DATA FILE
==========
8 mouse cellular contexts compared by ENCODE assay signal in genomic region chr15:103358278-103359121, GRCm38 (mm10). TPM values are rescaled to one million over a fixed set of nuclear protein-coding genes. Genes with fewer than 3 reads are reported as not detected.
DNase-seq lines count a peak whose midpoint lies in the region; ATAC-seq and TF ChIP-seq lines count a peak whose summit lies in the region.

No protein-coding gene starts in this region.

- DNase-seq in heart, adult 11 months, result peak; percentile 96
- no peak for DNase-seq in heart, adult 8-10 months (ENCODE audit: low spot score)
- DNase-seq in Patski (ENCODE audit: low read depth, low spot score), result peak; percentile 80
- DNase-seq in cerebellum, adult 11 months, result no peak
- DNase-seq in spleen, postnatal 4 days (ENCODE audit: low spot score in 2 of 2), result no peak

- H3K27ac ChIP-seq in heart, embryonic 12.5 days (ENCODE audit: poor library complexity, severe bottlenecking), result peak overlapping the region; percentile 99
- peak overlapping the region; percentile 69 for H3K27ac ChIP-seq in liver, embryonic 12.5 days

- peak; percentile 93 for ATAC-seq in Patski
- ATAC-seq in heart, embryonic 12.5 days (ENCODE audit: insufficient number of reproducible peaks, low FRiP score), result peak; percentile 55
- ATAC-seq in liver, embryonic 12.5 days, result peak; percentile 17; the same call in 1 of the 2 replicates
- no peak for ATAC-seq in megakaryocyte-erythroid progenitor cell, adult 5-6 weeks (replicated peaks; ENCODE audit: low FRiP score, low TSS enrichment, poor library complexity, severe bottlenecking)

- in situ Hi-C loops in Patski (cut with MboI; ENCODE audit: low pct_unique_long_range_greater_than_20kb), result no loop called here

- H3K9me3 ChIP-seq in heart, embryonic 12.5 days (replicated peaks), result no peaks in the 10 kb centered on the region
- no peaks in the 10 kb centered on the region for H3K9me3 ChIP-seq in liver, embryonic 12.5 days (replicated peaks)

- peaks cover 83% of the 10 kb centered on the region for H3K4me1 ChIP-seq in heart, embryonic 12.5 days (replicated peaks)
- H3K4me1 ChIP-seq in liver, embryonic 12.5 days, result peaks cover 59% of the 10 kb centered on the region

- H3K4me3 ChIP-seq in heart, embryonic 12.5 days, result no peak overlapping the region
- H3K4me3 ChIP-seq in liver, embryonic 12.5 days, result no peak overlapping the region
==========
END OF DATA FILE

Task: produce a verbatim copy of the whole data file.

8 mouse cellular contexts compared by ENCODE assay signal in genomic region chr15:103358278-103359121, GRCm38 (mm10). TPM values are rescaled to one million over a fixed set of nuclear protein-coding genes. Genes with fewer than 3 reads are reported as not detected.
DNase-seq lines count a peak whose midpoint lies in the region; ATAC-seq and TF ChIP-seq lines count a peak whose summit lies in the region.

No protein-coding gene starts in this region.

- DNase-seq in heart, adult 11 months, result peak; percentile 96
- no peak for DNase-seq in heart, adult 8-10 months (ENCODE audit: low spot score)
- DNase-seq in Patski (ENCODE audit: low read depth, low spot score), result peak; percentile 80
- DNase-seq in cerebellum, adult 11 months, result no peak
- DNase-seq in spleen, postnatal 4 days (ENCODE audit: low spot score in 2 of 2), result no peak

- H3K27ac ChIP-seq in heart, embryonic 12.5 days (ENCODE audit: poor library complexity, severe bottlenecking), result peak overlapping the region; percentile 99
- peak overlapping the region; percentile 69 for H3K27ac ChIP-seq in liver, embryonic 12.5 days

- peak; percentile 93 for ATAC-seq in Patski
- ATAC-seq in heart, embryonic 12.5 days (ENCODE audit: insufficient number of reproducible peaks, low FRiP score), result peak; percentile 55
- ATAC-seq in liver, embryonic 12.5 days, result peak; percentile 17; the same call in 1 of the 2 replicates
- no peak for ATAC-seq in megakaryocyte-erythroid progenitor cell, adult 5-6 weeks (replicated peaks; ENCODE audit: low FRiP score, low TSS enrichment, poor library complexity, severe bottlenecking)

- in situ Hi-C loops in Patski (cut with MboI; ENCODE audit: low pct_unique_long_range_greater_than_20kb), result no loop called here

- H3K9me3 ChIP-seq in heart, embryonic 12.5 days (replicated peaks), result no peaks in the 10 kb centered on the region
- no peaks in the 10 kb centered on the region for H3K9me3 ChIP-seq in liver, embryonic 12.5 days (replicated peaks)

- peaks cover 83% of the 10 kb centered on the region for H3K4me1 ChIP-seq in heart, embryonic 12.5 days (replicated peaks)
- H3K4me1 ChIP-seq in liver, embryonic 12.5 days, result peaks cover 59% of the 10 kb centered on the region

- H3K4me3 ChIP-seq in heart, embryonic 12.5 days, result no peak overlapping the region
- H3K4me3 ChIP-seq in liver, embryonic 12.5 days, result no peak overlapping the region